My daughter and I spied this vintage salt and pepper shaker set at almost the same time.  She is probably going to take this set since they are larger than most of the sets in my collection.  The bears are adorable but have no markings.

Do you check out the basket aisle at the thrift store, I always do?  I have found some great baskets on the cheap that way.  On this trip, I found four vintage rectangular wood berry baskets with green banding.  They aged to perfection with excellent patina.  Not sure exactly what I am going to do with these little baskets but they are going into my Christmas crafting stash for now.

This past weekend my oldest daughter and I went to two estate sales in our area.  One was just around the corner at the home of a local pharmacist that owned his own drug store for years before the big guys came to town.   He had a great choice of old pharmacy bottles but they were quite pricey.  There were a few antiques but they were priced at retail and really nothing appealed to me except a white metal drug cabinet but it wasn’t for sale.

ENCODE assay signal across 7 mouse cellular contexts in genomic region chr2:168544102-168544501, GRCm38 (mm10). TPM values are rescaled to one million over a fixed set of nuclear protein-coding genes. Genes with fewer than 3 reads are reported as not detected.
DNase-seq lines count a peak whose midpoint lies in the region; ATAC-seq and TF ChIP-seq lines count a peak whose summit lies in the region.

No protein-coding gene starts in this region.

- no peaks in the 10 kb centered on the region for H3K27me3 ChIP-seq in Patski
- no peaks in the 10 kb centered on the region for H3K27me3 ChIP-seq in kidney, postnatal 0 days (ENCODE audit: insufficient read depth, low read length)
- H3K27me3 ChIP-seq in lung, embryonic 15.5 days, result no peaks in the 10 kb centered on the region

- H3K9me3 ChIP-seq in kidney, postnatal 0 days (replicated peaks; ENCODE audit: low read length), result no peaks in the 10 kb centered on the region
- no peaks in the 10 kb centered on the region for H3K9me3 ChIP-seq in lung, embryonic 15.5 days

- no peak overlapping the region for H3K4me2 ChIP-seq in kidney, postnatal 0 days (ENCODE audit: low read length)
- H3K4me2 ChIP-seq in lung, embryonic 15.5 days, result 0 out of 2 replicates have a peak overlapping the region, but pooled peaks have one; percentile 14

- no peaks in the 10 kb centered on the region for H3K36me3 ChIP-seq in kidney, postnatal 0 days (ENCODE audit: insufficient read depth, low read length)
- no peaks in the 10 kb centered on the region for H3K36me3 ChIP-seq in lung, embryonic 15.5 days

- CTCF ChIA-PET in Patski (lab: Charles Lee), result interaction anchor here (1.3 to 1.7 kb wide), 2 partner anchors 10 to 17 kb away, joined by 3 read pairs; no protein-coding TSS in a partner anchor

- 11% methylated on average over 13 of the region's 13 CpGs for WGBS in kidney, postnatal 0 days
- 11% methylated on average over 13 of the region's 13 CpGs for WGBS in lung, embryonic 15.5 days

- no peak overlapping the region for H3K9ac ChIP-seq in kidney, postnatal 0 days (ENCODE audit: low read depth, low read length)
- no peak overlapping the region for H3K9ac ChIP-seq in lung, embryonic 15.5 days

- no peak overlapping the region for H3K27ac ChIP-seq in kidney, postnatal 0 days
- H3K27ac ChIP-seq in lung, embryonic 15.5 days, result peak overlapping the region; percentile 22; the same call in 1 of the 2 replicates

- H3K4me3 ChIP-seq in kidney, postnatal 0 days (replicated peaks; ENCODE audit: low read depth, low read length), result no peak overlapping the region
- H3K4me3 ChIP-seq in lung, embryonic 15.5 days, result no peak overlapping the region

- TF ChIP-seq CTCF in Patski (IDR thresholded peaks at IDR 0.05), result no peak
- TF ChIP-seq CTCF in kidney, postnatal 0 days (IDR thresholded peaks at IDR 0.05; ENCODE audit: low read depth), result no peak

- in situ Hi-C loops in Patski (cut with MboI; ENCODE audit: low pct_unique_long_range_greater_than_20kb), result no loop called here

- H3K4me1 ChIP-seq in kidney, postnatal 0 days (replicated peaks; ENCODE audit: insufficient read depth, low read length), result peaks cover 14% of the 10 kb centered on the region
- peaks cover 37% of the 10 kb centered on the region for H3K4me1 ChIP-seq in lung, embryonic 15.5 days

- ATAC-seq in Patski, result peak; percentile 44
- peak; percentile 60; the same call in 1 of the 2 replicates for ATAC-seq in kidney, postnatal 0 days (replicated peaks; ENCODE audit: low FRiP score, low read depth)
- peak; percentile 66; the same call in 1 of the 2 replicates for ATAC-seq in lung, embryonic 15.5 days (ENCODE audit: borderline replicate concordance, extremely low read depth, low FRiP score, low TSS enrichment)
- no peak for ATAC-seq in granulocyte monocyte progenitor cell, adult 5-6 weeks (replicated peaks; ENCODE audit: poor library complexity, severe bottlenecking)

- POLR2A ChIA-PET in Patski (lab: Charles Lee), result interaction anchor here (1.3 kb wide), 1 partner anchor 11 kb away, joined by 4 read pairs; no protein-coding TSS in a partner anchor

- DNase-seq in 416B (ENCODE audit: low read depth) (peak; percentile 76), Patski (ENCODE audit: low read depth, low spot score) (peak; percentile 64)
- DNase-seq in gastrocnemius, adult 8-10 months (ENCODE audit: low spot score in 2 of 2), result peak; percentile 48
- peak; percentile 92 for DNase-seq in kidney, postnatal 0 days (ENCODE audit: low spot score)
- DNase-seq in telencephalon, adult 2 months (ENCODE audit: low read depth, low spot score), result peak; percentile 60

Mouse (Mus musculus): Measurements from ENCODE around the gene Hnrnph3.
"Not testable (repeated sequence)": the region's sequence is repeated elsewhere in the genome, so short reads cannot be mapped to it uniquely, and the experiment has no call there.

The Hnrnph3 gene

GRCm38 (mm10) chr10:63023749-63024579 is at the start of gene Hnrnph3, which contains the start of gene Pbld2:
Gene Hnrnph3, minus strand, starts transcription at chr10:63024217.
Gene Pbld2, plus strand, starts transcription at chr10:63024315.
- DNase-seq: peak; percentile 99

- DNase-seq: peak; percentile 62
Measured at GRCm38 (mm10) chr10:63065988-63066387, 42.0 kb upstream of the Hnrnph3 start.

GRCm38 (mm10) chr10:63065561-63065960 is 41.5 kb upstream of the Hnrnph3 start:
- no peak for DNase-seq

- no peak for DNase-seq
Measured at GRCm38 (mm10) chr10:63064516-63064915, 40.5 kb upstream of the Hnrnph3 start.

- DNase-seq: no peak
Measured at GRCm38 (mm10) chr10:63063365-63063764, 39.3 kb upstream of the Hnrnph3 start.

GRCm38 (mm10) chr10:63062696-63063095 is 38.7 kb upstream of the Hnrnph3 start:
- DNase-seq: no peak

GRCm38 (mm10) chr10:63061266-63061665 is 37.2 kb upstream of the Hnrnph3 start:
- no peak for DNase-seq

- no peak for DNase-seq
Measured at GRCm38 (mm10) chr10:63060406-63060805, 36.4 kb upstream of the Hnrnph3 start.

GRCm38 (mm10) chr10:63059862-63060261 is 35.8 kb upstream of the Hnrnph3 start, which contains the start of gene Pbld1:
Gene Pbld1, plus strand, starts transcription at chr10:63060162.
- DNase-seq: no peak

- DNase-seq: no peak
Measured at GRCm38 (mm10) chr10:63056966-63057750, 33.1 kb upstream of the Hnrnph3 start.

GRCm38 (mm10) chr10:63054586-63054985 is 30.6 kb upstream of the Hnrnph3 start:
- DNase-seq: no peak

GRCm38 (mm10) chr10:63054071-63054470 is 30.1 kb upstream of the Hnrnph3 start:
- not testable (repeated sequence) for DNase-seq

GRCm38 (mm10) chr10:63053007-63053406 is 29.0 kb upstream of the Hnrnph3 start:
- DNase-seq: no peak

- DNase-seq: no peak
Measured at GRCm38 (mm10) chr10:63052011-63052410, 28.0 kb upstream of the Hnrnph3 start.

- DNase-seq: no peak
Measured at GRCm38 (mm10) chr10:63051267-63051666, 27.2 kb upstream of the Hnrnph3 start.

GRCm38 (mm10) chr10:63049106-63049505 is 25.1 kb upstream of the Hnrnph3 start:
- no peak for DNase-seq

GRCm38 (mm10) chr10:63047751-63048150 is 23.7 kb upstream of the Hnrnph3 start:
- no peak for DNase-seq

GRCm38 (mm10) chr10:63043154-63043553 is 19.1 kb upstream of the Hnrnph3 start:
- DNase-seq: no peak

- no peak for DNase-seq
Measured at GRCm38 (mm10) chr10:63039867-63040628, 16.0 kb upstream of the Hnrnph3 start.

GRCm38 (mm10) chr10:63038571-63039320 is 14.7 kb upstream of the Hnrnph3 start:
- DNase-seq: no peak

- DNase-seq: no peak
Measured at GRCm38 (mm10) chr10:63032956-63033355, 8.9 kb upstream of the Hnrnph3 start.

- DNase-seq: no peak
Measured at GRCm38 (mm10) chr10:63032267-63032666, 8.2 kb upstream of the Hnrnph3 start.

We left there empty-handed and moved on to another estate sale on down the road a couple of miles.  It was the home of a couple who spent quite a lot of time in the Orient.  We didn’t buy much but I came away with a metal pencil-case that I love.  From walking around the house the couple had quite varied interests in art, music, and had quite an extensive library.  A lot of the art and books were not for sale.  My daughter bought a copper bracelet and a trinket box.  The trinket box is hand painted depicting our solar system.  The artist signed the bottom of the box.

I came away with a Wallace Motif pencil box.  The Wallace Pencil Company began manufacturing wooden pencils in St. Louis in 1915.  By 1979 it sold 120 million pencils per year.  Before the 1950s, they packaged some of these pencils, such as its Motif line, in metal tins.  Dixon Ticonderoga acquired Wallace Pencil Co. in the 1980s.  My sweet little pencil box is full of Van Dyke colored pencils, all nicely sharpened.